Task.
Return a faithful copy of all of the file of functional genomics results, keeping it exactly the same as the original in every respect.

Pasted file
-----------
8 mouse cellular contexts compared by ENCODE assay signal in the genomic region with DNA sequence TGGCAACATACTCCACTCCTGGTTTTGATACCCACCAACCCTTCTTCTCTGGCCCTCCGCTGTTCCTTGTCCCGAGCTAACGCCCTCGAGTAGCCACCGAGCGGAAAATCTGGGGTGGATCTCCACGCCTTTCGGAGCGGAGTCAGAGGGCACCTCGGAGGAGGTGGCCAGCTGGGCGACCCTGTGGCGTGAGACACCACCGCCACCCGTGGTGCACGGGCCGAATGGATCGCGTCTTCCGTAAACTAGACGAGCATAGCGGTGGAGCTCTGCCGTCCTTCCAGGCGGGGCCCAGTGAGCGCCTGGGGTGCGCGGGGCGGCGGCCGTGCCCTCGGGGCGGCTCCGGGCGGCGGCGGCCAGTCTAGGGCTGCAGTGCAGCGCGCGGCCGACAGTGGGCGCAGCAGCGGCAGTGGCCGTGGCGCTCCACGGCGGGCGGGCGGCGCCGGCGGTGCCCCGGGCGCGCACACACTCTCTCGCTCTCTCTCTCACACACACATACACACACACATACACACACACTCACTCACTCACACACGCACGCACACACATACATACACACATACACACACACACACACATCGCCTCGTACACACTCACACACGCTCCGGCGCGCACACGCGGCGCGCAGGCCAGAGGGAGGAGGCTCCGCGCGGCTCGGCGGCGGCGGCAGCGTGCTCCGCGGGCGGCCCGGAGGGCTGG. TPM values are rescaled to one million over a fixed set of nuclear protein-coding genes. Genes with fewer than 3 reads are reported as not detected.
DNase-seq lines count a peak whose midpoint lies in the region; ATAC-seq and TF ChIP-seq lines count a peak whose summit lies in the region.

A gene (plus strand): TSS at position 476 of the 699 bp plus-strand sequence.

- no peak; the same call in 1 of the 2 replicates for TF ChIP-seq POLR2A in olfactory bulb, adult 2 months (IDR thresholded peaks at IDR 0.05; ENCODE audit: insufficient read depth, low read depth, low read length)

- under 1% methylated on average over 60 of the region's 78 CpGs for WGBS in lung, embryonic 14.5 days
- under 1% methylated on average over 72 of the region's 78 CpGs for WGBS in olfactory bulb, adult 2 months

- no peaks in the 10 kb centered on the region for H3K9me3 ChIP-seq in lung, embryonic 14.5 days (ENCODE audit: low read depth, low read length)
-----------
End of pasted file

8 mouse cellular contexts compared by ENCODE assay signal in the genomic region with DNA sequence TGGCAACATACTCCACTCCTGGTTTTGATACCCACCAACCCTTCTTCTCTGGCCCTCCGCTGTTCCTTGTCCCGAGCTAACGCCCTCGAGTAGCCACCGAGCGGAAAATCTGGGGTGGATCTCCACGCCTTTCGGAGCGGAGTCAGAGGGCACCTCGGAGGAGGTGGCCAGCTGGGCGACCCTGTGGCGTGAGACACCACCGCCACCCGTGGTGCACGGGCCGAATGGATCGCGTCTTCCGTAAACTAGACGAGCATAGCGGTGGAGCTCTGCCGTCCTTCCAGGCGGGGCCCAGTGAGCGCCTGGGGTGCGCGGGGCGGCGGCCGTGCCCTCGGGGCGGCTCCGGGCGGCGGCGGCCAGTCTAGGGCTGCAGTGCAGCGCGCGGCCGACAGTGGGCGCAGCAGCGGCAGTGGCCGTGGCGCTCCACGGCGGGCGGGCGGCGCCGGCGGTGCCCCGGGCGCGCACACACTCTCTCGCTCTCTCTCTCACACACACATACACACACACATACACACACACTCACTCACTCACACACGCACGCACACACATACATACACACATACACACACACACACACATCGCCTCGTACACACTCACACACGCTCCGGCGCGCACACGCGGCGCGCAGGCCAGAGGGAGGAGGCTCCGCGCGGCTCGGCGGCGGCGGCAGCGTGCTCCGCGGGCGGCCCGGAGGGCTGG. TPM values are rescaled to one million over a fixed set of nuclear protein-coding genes. Genes with fewer than 3 reads are reported as not detected.
DNase-seq lines count a peak whose midpoint lies in the region; ATAC-seq and TF ChIP-seq lines count a peak whose summit lies in the region.

A gene (plus strand): TSS at position 476 of the 699 bp plus-strand sequence.

- no peak; the same call in 1 of the 2 replicates for TF ChIP-seq POLR2A in olfactory bulb, adult 2 months (IDR thresholded peaks at IDR 0.05; ENCODE audit: insufficient read depth, low read depth, low read length)

- under 1% methylated on average over 60 of the region's 78 CpGs for WGBS in lung, embryonic 14.5 days
- under 1% methylated on average over 72 of the region's 78 CpGs for WGBS in olfactory bulb, adult 2 months

- no peaks in the 10 kb centered on the region for H3K9me3 ChIP-seq in lung, embryonic 14.5 days (ENCODE audit: low read depth, low read length)